“Proxy voting is an unconstitutional attack on a functioning Congress – allowing members to shirk their responsibility to meet in Washington to do their jobs,” Roy said in a statement to POLITICO after Tuesday’s meeting, citing the news. rules that Democrats have implemented from the start. of the coronavirus pandemic.
“But even a number of my GOP colleagues are now accomplices and have given in to the recklessness of the Democrats,” he continued. “If, like me, you believe it is unconstitutional – and wrong – then you shouldn’t do it, even if it is difficult.” Roy added that he reminded Republicans “of their obligation to stay strong.”
Rep. Don Bacon (R-Neb.), While opposing the idea of proxy voting, argued later in the meeting that Republicans are putting themselves at a political disadvantage if they don’t not using the system, especially with a Democratic Majority in the House and a speaking schedule that changes often during the pandemic.
“I think it’s wrong, but it’s a fact of life,” said Bacon, who represents a key neighborhood in swing, in an interview. “We could win votes. You have to use it to your advantage. “
“We are rolled,” he added. “Waiting, [Speaker Nancy Pelosi] take the top.
But GOP House Leader Kevin McCarthy sided with Roy on Tuesday and expressed unhappiness with the proxy vote, noting that House Republicans had so far spent $ 500,000 on their vote. lawsuit, sources said. Over a dozen Republicans appealed to someone else to vote on their behalf while attending CPAC, including Reps Jim Banks (Ind.), Madison Cawthorn (North Carolina), Lauren Boebert ( Colorado) and Matt Gaetz (Florida).
Earlier this year, McCarthy gave its members permission to use proxy voting right after the Jan.6 riot on Capitol Hill, as some lawmakers were harassed at airports and other public spaces. However, he told GOP members who decided to vote by proxy to remove their names from the trial so as not to undermine the party’s legal efforts.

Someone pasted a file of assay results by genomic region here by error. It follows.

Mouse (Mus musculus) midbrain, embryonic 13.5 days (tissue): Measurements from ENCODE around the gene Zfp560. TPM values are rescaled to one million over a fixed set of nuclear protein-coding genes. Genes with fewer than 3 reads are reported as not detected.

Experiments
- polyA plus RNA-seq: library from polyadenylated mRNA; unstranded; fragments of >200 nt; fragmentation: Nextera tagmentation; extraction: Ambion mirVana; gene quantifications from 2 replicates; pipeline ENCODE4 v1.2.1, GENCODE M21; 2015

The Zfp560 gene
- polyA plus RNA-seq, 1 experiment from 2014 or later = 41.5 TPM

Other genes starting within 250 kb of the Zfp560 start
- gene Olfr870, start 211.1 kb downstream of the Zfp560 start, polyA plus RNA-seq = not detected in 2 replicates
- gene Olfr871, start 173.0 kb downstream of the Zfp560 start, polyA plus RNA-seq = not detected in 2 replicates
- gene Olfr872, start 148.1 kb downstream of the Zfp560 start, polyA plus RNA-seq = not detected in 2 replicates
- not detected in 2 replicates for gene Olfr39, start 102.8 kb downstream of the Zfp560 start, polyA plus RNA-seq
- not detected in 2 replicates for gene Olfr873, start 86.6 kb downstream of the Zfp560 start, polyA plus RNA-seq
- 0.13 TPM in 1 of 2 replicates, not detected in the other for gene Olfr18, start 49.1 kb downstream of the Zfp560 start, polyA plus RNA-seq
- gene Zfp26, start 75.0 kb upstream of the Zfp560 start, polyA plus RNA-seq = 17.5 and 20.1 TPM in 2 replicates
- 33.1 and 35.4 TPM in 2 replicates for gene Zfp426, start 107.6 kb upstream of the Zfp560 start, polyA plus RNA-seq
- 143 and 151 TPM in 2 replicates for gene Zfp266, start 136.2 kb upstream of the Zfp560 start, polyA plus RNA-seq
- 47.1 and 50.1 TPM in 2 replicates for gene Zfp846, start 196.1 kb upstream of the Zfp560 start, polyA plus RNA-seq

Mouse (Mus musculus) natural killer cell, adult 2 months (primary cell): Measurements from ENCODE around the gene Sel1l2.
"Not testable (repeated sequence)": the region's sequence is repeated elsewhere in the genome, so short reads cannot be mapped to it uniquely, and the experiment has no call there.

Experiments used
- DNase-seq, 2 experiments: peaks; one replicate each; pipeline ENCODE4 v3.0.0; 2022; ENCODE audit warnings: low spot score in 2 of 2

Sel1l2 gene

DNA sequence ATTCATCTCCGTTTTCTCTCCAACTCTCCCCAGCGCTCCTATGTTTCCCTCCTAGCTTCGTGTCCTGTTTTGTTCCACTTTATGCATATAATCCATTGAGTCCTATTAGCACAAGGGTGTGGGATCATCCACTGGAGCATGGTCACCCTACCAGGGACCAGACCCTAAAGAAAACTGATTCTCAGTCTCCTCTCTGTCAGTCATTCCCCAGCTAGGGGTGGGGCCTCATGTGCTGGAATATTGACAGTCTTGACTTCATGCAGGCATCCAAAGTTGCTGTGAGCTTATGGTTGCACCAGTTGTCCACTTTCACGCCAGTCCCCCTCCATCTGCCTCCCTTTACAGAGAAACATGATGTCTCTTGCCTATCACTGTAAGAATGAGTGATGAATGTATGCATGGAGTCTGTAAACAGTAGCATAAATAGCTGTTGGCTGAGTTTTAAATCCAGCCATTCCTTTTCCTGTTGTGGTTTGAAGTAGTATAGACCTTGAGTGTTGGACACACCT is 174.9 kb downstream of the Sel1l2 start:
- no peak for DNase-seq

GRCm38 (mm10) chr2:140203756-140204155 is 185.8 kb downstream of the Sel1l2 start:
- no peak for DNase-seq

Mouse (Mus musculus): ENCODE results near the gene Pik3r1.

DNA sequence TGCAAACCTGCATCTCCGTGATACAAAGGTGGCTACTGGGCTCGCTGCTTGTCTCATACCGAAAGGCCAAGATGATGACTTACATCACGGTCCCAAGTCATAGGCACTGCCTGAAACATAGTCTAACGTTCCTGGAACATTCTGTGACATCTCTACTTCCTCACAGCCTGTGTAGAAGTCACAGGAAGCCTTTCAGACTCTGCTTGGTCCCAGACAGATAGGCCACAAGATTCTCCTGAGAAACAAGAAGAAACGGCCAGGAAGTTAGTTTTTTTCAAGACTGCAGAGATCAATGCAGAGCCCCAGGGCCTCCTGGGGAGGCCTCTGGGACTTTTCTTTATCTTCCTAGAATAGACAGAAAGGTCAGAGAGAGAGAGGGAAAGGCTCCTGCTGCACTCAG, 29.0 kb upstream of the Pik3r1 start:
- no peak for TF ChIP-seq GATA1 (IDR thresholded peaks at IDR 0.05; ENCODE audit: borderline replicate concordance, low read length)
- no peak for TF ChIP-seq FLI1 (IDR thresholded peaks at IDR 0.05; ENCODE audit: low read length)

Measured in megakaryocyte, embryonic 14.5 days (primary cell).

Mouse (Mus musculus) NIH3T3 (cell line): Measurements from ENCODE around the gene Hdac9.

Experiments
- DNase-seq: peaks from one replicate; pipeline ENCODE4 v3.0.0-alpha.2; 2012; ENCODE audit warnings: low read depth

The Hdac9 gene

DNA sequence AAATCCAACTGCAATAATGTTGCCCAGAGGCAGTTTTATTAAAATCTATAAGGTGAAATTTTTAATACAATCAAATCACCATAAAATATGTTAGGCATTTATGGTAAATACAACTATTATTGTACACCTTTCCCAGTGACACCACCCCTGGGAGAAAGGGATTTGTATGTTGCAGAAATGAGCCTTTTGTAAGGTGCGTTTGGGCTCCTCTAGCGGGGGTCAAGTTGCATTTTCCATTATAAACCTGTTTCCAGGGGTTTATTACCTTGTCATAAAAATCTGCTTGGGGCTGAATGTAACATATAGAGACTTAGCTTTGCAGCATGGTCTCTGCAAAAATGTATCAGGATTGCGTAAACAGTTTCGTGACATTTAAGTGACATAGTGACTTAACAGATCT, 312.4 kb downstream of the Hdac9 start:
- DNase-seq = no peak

Democrats instituted the voting method to limit movement of lawmakers and step up security measures during the pandemic. The GOP immediately began to fight against the historic rule change, arguing that proxy voting was unconstitutional and could permanently damage the institution.
Yet, as Democrats have repeatedly extended the use of the system, Republicans’ desire to fight proxy voting has diminished dramatically. Now, there are only 21 Republicans left on trial – up from 160 GOP plaintiffs when it was originally filed last May. (Twenty-seven of those members have since left Congress.)
Republicans traveling to Florida for CPAC are just the latest example of lawmakers using the voting method for reasons not necessarily related to the pandemic or security. In May, Republicans blasted two House Democrats for voting by proxy on the same day the duo attempted to attend a SpaceX launch in Florida, though that event has been postponed.
Gaetz, for his part, has spoken publicly in favor of remote voting. He argued in a Washington Examiner Editorial in November that the practice curbs the influence of lobbyists and allows lawmakers to spend more time in their respective constituencies with their constituents.
“I am in favor of remote voting because we are better as public servants when we spend more time with the public for whom we are elected,” Gaetz wrote.